Chiefs- Tomorrow’s Over

By Chris Dahlberg

Published on Tuesday, June 2, 2015

I wrote briefly about Chiefs’ debut full length Tomorrow’s Over back in January, intrigued by the band’s crunchy stoner/desert rock sound and killer cover art. Roosevelt Row Records released the album on CD/digital formats back in February, with Battleground Records giving it the vinyl treatment last month. Having properly spent a good deal of time with Chiefs’ material by this point (and putting off writing this for far too long), I can say that these guys make a strong first impression that pulls in some familiar elements from within the stoner/hard rock spectrum without ever fully cloning any of the bands they seem to have taken influence from. And although Tomorrow’s Over seems to stack some of its best moments earlier on and fades out a bit by the end, there’s still a lot to like about this one and anyone whose ears perk up at the mention of “desert rock” won’t want to miss out.

The overall sound that Chiefs is going for will definitely feel familiar right from the start, as there’s a healthy dose of Kyuss and Deliverance era Corrosion of Conformity mixed in with some more traditional blues rock elements. But what helps Tomorrow’s Over significantly is that the instrumentalists know when to shake things up and don’t simply just rehash riffs from those two bands for an entire album. There’s a good balance between the fuzzed out grooves that lumber forward with a clear sense of weight and faster sections where the overall sound moves a bit more towards traditional rock ‘n roll. Any rock album of this type is likely to be judged by its guitar work before anything else, and this is where Chiefs succeeds for much of their debut. For the first three quarters or so they’ve got one catchy lead after another, and the fact that not every track relies on a bottom heavy groove keeps them from falling into a predictable pattern. However, it does feel like Tomorrow’s Over tapers off a bit too much by the end. From “1999” until the title track finishes things off, the instrumentals mellow out some more and the hooks aren’t quite as strong compared to the rest of the album, but considering that the eight songs before those are so catchy I really can’t complain too much.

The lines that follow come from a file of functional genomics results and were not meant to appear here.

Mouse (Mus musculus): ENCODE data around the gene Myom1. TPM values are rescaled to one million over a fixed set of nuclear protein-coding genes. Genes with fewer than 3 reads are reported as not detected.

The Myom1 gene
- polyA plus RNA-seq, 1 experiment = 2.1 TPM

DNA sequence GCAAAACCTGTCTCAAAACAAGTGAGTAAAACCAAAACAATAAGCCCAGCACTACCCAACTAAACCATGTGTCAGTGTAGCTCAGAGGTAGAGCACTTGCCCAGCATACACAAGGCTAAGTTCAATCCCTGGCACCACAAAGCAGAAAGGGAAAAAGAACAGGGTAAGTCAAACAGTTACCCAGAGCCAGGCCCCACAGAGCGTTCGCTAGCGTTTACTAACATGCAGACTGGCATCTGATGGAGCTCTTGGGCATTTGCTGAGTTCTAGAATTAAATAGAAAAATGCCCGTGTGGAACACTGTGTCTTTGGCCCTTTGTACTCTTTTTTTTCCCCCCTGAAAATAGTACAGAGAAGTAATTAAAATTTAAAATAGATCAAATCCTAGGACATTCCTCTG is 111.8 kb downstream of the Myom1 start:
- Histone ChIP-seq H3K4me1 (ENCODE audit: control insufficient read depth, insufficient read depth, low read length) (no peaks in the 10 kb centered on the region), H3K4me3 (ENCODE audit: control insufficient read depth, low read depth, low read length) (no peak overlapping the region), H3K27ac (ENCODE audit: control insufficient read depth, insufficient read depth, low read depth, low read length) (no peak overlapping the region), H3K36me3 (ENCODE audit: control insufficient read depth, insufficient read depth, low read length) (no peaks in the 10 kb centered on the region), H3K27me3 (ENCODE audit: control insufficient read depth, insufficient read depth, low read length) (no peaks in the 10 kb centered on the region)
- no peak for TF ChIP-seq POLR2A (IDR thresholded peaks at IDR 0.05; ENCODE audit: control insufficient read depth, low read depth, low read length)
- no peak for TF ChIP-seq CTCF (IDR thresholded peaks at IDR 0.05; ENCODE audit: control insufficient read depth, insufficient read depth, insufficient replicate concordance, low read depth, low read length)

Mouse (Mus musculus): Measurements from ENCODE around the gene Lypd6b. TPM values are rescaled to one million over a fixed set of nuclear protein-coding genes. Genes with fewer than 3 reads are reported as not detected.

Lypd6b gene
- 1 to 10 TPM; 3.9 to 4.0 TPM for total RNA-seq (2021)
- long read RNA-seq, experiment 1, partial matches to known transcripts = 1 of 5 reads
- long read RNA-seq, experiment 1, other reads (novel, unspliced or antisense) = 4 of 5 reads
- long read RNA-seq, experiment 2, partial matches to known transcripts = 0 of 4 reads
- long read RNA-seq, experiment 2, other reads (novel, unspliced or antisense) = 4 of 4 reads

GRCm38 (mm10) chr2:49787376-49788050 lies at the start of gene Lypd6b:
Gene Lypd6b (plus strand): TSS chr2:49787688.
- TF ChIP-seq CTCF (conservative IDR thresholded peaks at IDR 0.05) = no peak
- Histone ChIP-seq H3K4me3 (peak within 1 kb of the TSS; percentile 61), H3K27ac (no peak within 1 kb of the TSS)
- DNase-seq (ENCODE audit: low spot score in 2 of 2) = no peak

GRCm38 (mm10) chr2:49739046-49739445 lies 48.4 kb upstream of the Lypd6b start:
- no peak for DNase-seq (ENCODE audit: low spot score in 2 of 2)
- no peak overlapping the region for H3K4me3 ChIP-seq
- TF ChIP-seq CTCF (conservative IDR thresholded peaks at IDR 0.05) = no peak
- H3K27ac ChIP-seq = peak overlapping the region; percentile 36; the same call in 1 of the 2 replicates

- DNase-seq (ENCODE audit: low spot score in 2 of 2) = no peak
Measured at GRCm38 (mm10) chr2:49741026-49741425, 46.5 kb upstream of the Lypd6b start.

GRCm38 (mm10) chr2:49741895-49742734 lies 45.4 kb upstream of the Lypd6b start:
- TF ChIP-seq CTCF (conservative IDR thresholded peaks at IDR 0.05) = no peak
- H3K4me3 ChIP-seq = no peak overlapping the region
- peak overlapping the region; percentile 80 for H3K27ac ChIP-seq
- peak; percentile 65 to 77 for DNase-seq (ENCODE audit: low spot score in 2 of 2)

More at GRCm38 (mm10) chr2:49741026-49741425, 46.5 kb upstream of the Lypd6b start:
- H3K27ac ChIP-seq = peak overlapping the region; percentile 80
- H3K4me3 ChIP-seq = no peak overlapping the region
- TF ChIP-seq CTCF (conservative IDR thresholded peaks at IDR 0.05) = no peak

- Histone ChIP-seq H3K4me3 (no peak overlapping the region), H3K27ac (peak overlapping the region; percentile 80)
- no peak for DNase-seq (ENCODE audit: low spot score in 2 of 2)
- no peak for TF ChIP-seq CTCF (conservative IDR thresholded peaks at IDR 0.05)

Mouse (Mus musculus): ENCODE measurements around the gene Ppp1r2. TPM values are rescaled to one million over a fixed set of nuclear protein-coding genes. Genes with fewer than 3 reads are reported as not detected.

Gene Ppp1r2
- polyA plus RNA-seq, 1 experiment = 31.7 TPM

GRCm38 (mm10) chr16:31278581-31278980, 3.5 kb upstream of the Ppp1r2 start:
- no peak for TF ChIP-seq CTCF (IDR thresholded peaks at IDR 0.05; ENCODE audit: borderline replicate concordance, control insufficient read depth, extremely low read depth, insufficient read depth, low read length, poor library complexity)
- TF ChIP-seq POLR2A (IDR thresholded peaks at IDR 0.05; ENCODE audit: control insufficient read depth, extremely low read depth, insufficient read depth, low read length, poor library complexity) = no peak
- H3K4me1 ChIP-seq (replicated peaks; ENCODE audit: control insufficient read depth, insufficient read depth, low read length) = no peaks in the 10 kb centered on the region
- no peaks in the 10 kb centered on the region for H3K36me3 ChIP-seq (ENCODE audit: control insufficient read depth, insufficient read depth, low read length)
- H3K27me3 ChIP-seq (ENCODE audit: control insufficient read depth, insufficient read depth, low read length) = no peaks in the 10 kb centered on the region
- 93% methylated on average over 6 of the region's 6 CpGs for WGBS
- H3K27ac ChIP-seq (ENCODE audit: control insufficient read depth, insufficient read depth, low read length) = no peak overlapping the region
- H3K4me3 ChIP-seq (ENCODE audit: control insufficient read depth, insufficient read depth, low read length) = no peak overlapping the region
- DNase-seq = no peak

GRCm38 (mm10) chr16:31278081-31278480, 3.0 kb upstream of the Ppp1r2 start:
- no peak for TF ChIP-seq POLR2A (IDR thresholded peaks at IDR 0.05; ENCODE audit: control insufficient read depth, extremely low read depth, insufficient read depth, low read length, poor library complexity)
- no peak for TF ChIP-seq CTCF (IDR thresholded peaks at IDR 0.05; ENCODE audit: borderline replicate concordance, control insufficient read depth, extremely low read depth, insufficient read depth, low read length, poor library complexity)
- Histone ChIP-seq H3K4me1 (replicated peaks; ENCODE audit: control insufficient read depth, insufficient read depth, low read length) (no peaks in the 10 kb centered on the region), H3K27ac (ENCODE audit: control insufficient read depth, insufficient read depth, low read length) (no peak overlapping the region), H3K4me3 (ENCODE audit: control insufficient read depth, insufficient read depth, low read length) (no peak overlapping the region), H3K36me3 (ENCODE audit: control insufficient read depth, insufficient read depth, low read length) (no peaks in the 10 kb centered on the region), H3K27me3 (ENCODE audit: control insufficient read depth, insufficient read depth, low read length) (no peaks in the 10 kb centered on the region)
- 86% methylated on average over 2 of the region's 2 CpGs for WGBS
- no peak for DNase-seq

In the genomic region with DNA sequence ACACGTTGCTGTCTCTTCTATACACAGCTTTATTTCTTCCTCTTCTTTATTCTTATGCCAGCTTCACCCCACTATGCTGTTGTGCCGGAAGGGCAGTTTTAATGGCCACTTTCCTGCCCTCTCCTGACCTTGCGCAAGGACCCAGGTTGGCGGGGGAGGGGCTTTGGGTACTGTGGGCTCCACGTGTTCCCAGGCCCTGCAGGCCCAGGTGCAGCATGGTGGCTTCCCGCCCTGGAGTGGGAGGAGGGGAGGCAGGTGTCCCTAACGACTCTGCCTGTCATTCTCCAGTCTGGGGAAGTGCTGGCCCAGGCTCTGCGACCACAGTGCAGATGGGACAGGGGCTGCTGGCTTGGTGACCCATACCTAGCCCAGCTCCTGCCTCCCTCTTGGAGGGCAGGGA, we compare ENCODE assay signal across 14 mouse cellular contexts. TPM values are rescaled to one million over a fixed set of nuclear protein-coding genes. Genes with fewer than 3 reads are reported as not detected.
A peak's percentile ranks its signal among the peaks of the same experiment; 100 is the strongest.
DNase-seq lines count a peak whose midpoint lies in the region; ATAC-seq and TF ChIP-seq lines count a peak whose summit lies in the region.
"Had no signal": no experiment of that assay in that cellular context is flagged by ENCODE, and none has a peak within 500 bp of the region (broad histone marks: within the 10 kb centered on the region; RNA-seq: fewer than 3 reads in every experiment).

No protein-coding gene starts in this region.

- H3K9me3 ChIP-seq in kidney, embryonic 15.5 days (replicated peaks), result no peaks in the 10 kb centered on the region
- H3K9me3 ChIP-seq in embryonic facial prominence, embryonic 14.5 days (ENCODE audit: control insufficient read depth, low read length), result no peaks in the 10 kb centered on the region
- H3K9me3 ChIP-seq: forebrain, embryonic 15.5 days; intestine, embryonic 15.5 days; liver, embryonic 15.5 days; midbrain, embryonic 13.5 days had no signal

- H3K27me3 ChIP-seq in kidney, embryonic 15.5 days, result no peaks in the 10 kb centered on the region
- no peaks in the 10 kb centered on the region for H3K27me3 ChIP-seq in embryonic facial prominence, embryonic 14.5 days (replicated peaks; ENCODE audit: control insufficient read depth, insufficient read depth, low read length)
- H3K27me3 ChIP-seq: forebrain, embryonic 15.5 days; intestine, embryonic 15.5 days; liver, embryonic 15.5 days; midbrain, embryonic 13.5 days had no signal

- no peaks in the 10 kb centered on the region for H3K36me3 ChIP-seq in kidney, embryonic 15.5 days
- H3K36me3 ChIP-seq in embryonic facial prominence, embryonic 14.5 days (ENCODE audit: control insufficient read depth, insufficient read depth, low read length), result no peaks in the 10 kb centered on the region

Guitarist Paul Valle also serves as Chiefs’ lead singer, and you might be pleasantly surprised to hear that his pitch is slightly higher rather than the gruffer ranges that usually dominate this type of rock. Though his voice does skew towards the lighter side there’s still a good deal of energy to the performance and it’s a great fit with the weightier riffs that the band emphasizes throughout Tomorrow’s Over. There are a few sections where I did get the impression that his singing was starting to get just a little shaky, but it never falls apart and there’s something about the occasional roughness of the performance that comes off as genuinely appealing. While you’ll likely find yourself paying attention to the riffs the most on that first listen because they have that immediate hook, Chiefs still has a very capable singer in their ranks.

Even though the last few songs may not have stuck with me quite as much as the rest of the record, Tomorrow’s Over is still a release I’ve enjoyed coming back to and spending some in-depth time with. There’s always room for more bands can channel this type of groove driven desert/stoner rock without simply repeating Kyuss note for note, and Chiefs does it well while adding some additional old-school rock ‘n roll influences for good measure. I do think that they have more room to grow and further distinguish themselves as they move forward, but this debut should still generate some buzz and get things started in a big way.

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